The benefit increases generally allow employees to retire earlier and still receive the same benefit levels. A change in the retirement formula that was also enacted will have a multiplying effect on these increases.

“When these pension benefit increases were rolling through, everyone rather foolishly believed that there would always be plenty of dough to go around,” said Ron Roach, an analyst with the California Taxpayers’ Association, which last week issued a report on the troubles of public pension funds. “Well, it turns out, they were acting on a fantasy surplus, somewhat like the state itself was in the last couple of years.”

Calpers was hit especially hard, thanks to its concentration of investments in telecom and tech stocks in the late 1990s. Since June 30, 2000, the portfolio lost $41.7 billion, or 24 percent of its value.

While Calpers’ main responsibility is to provide retirement funds for tens of thousands of state employees, it also has assumed management responsibilities for the retirement funds of some 1,800 other public agencies.

Last fall, notices went out to each of these public agencies warning them they would have to boost their contributions by anywhere from 2 percent of payroll to 16 percent of payroll for the 2003-04 fiscal year. The amount depends on the generosity of the government agency’s pension benefits and how well funded the pension plan is.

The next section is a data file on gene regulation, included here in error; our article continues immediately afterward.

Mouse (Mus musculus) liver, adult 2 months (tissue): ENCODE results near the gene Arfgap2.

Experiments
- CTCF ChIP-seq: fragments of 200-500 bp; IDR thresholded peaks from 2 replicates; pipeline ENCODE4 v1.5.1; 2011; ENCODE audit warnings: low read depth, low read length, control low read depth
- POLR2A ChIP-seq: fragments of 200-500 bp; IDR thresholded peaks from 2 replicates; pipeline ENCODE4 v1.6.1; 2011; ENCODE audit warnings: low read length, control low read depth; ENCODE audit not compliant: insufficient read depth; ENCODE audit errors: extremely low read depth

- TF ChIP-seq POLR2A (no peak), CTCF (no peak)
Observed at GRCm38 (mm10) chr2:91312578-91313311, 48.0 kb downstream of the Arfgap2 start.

Even though stocks have been falling for three years, there generally is a two-year time lag before the imposition of such hikes, which means the bills for losses since June 2001 have yet to be sent. Most of the lag is due to compilation of actuarial data.

The increase to Santa Monica’s pension fund, at 18 percent of payroll, was actually slightly larger than the high-end estimate from Calpers, Dennis said. Santa Monica’s contribution will increase by another $5 million for the 2004-05 fiscal year.

“We haven’t even begun to address that situation,” he said.

Long Beach blues

The 2004-05 fiscal year is looking bleaker for the City of Long Beach’s $2 billion pension fund, which is also administered by Calpers. That’s when the city will finally run through its past surpluses and be forced to pay money to Calpers. The first hit is expected to be in the $30 million to $36 million range, about 10 percent of the city’s general fund, according to chief financial officer Bob Torrez.